How to Cure Writer’s Block
You guys know all about Emily Dickinson, right? Of course you do, you’re writers and you read stuff. You know Emily Dickinson was a total shut-in. You probably spent those fifteen minutes of your middle-grade English classes where she was introduced totally, and I mean totally, pitying Emily Dickinson. I mean, she was a shut-in. There were flies and poems about death and stuff.
Then you got older. You got a job, got a car, got a family maybe. And at some point in all this–some day where you sat back and realized you got a grand total of five minutes alone today, and you spent most of those five minutes trying to pay your electric bill by phone with your husband’s credit card, which you may or may not know the security code for–you realized.
Emily Dickinson’s life of shut-innery was starting to sound pretty goddamn good to you.
Not all of us get to just sit around the house and write whenever the mood strikes us. If you do, bully for you, but there’s even less of an excuse for you not to write. Most of us, if we don’t have jobs, have house duties, payment duties, cooking duties, kid duties. Real life, whether we want it to or not, has this irritating way of filling up our time. And when you finally do get to your typewriter/word processor/fancy journal, you realize you’re so damn tired, and you have no idea what to write.
Before you know it, you’ve been doing that for a week (even on your day off), and oh my goody gumdrops goober goodness, aren’t you just so delicate, and soooo creatively blocked, boo hoo hoo.
Here’s the trick, and where my post title starts getting involved: you are not a unique elegant snowflake. Your life duties are not so special they exempt you from writing. If you want to be a writer, you have to do one thing, and one thing only, to earn that title, and that is, unsurprisingly:
You gotta write.
Mind you, I don’t think writer’s block exists. At least, not in the way it’s frequently portrayed as existing: there’s not a lot of sitting around on your bum imploring the Muse, grasping a stylus in your ink-spattered hand, cursing the gods who have stolen your own particular herbal infusion of talent. If there were, I’d be doing it. It’s good theater.
Writer’s block is what happens (and note my italics on this) when you don’t write enough to keep going.
Writing, like any other task, has momentum. Yes, your own story-time isn’t the same as time in real life. However, when you’re writing something long, there are parts that are easy and hard to write, and you’ve got to write both of them, because who the fuck else is going to do it? And here’s the thing–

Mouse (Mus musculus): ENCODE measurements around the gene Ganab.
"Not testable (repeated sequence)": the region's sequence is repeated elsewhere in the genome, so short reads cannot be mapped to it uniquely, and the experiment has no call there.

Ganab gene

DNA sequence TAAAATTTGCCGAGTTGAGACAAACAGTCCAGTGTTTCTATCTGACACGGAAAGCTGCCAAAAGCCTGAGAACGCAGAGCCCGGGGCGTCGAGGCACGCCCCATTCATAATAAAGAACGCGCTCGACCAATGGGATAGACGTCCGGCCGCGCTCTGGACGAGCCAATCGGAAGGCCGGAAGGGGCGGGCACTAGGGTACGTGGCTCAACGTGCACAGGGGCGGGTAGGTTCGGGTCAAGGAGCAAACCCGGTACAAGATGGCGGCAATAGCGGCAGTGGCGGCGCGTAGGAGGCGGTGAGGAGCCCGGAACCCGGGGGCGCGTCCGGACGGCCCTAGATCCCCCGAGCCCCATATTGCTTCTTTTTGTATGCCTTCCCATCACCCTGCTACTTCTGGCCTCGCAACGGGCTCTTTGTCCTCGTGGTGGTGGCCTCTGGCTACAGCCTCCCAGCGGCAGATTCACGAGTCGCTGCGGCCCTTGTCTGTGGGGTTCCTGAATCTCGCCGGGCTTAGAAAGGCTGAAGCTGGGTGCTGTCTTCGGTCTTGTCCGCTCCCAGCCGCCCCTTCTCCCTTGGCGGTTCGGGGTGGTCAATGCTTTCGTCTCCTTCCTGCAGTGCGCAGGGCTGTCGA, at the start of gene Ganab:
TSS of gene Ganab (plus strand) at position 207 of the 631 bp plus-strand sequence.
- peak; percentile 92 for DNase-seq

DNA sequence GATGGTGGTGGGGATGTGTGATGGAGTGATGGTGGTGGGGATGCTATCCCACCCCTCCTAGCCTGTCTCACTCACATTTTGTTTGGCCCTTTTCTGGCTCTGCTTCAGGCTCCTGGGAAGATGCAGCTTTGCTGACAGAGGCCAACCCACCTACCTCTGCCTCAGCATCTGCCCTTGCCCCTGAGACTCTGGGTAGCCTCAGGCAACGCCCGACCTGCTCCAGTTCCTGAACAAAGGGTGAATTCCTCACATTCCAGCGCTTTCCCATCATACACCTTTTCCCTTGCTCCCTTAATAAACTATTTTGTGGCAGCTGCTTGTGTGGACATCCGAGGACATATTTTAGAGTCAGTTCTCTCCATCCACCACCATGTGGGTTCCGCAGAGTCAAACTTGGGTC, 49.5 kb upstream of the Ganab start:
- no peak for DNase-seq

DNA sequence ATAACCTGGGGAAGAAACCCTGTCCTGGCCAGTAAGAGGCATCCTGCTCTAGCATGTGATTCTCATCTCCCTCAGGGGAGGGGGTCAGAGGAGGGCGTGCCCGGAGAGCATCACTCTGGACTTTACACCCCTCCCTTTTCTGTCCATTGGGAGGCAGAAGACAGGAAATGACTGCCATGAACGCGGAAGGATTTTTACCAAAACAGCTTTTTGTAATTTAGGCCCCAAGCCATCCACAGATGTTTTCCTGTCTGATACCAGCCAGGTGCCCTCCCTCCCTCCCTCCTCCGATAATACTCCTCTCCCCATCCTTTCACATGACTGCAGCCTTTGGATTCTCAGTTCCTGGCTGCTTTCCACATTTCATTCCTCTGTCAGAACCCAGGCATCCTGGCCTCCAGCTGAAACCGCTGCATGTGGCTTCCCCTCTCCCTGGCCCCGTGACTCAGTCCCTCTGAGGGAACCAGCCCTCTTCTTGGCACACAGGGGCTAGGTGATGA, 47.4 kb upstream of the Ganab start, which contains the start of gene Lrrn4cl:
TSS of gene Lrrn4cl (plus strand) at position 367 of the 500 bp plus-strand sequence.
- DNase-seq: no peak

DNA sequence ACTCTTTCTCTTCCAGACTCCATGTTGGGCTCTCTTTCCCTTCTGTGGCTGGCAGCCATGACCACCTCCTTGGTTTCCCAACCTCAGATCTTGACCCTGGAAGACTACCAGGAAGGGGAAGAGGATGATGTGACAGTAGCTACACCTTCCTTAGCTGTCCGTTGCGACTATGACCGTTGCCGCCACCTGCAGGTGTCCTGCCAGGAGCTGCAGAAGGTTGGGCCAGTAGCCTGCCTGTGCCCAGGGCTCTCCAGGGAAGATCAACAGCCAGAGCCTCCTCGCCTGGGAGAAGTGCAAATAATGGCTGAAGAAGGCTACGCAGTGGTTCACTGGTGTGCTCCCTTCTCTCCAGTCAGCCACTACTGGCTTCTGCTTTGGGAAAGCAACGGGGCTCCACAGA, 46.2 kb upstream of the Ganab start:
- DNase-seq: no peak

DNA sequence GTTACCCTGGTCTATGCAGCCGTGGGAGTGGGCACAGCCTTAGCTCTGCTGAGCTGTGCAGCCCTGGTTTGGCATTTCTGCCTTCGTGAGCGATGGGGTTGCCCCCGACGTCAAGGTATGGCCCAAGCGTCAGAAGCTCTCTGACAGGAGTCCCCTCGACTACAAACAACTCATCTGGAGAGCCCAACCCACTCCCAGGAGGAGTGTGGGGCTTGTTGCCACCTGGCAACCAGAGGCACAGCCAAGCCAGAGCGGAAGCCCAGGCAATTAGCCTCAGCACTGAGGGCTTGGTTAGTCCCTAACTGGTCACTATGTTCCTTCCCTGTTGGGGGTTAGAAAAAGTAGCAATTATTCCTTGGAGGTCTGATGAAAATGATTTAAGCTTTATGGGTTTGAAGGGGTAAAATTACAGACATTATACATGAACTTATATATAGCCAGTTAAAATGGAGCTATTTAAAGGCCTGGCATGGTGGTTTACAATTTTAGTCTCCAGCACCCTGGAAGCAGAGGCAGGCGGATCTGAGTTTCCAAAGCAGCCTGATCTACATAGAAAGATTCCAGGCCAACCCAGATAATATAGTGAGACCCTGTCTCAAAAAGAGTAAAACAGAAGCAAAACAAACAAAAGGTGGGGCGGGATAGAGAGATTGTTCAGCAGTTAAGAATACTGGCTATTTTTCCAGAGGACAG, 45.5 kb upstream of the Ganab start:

–if you stop for a while. If you put off writing that hard part for too long. You, like a bike wheel in a pothole. Are going. To get. Stuck.
On the other hand: if you keep chipping away at it, word by word, sentence by sentence, paragraph by paragraph. If you keep slogging away, even though you got three hours of sleep last night and your boyfriend expects dinner simply because he gets home later. If you devote your coffee break at work to writing a few sentences here and there. If you, in short, ignore every possible rule telling you to wait for inspiration to strike, and fit in as many minute wordgasms per day as possible:
You’ll get to a point, eventually, where inspiration does strike, and it all gets easy again. For a little while. Until it isn’t any more.
I’ve said it before and I’ll say it again: there is no muse. There’s no divine voice of inspiration, no ‘right moment’ to write, no special place or music you need to produce a few lines of type on a blank page. Writing gets romanticized, demonized, portrayed as an art form of capricious difficulty, and it is none of these things. All it is, in its basest form, is stringing characters together until they form words and sentences on a piece of paper. A child can do it. Somewhere, a child does do it, probably better than you or me.
There are moments you’ll be able to do it better than others. (I do believe in inspiration, as long as you don’t sit around on your ass waiting for it). There are moments where you write something you think is pure fucking genius, and these are the moments you write for.
But these moments aren’t every moment (and I want you to think for a minute about other aspects of your life, and, really, when was the last time you expected those to all be heartbreaking works of staggering blah blah blah?) And the only way you’ll reach these moments–the only way you’ll ever ‘un-block’ yourself–is to keep writing, even though you’re blocked.
Do the sandwich guys as Subway stop making sandwiches whenever they feel they aren’t creatively sandwichwardly motivated?
No. Fuck no, they’ve gotta get paid. Why the hell do you think it’s so different for you?
Long story short: if you want to get over your writer’s block, force yourself to write something. If you want to get over a ‘hurdle’ in a particular story, force yourself to crawl over it, one irritating inch at a time. Who cares if you’re producing literary geenyus every moment of tappity-tapping? That’s what editing is for. If you want, you can come back and write the whole damn scene over later, when you have your Best of Bjork limited edition vinyl and your Bedazzled typewriter to hand and the yarrow stalks predict a good writing day.
For now, just get it done. And once it’s done, you can go on.
This is how you get anything, anything in the world, done.
Happy tough love motivational post Friday. I’m here to answer any questions you might have, field any invective you might throw, etc.